Technology and science were key during the Victorian Era. The period saw the invention of such wonders as the daguerreotype, the typewriter, the sewing machine, and pasteurization. Steam engines were around before, but this is when railroads and steam ships really come to the forefront. Cities began using gas street lights. During the same period Charles Darwin published On the Origin of Species, Dmitri Mendeleev created the first version of the periodic table, Hebert Spencer coined the term "survival of the fittest" in his Principles of Biology, Charles Babbage invented the first mechanical computer, and Pierre-Simon Laplace formulated the Laplace transform and thereby helped found mathematical physics. Advances in medical hygiene, thanks to people like Florence Nightingale, began to makes strides in reducing patient mortality. The end of the Victorian Age even saw Robert Koch discover the cholera bacillus.
Though technology and urbanization were large parts of the Victorian Era, there were major changes in the arts, literature, and leisure. Books became more affordable thanks to changes in paper-making and printing. In the literary world Charles Dickens became Britian's most popular novelist with literature aimed at social reform like Bleak House and A Tale of Two Cities. Wilkie Collins began writing in a whole new genre, the Sensation Novel--the precursor to detective and suspense fiction, with classics like The Woman in White and The Moonstone. The Poet Laureate of the United Kingdom, Alfred Lloyd Tennyson, penned verses like "The Charge of the Light Brigade" and Ulysses.
Leisure activities saw growth during the Victorian Era. There was more leisure time because of advances in industry. Lawn tennis and croquet were played. Hunting and dancing became popular. Victorian girls were encouraged to excel at various leisure arts and crafts. Scrapbooking, needlework and sewing were seen as important skills for an educated lady. These arts and crafts worked to make sure that there were no idle hands, as "the devil makes work for idle hands" was a popular saying at the time.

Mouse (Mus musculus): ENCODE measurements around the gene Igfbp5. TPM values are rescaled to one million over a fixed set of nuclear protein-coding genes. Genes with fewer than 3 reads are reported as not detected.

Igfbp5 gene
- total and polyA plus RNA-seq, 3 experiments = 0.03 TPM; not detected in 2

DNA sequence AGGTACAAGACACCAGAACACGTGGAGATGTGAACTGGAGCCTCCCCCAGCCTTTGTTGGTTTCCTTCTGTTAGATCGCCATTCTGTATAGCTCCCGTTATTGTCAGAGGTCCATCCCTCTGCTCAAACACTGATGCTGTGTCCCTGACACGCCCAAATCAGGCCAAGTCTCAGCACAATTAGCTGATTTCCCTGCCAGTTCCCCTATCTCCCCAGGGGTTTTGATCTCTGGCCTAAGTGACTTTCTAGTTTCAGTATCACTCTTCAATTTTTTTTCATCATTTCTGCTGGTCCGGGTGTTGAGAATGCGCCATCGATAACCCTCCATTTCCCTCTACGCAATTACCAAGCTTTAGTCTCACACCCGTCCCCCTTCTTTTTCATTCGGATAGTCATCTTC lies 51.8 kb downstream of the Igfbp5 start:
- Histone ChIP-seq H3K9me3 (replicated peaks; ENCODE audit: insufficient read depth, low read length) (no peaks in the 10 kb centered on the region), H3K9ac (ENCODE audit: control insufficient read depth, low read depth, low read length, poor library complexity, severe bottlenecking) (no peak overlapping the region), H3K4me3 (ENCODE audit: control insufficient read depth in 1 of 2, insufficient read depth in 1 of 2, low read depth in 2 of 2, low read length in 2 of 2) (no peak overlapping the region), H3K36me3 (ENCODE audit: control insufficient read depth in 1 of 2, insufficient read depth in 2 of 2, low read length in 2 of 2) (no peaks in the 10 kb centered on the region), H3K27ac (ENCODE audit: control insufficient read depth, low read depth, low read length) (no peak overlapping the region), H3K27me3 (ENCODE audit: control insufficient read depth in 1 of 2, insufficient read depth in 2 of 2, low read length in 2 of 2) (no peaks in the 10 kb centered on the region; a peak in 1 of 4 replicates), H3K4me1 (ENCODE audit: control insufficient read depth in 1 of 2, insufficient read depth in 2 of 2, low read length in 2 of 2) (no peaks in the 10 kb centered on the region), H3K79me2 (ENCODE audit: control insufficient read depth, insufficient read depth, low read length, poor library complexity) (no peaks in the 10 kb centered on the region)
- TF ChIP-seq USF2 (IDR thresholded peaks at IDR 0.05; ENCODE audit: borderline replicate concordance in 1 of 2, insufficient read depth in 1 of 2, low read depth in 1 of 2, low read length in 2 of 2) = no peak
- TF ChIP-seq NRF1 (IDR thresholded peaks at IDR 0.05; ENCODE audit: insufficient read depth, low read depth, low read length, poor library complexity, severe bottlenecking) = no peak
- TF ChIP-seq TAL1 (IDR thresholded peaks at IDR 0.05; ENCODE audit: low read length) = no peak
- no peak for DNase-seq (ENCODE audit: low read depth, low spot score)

These are just small parts of what happened during the Victorian period, and just a small list of subjects that could relate to The Ghost Map. If you are interested in news, fashion and advertising during the period, look at Harper's Weekly, where you can see actual articles and papers printed at the time. Or use the databases and library's catalog to look up other related terms. Some terms to get you started: topography, pandemic, urban sprawl, public health, Crimean war, Irish Famine, urbanization, medical hygiene, and epidemiology.
Other events happening during the period in other parts of the world include the Crimean War, publication of Uncle Tom's Cabin, passage of the Kansas-Nebraska Act in the United States, the Franco-Austrian War, and the Taiping Rebellion in China. World leaders at the time include Pope Pius IX, Queen Isabella II of Spain, Emperor Franz Josef of Austria-Hungary, and Presidents of the United States Fillmore, Pierce and Buchanan.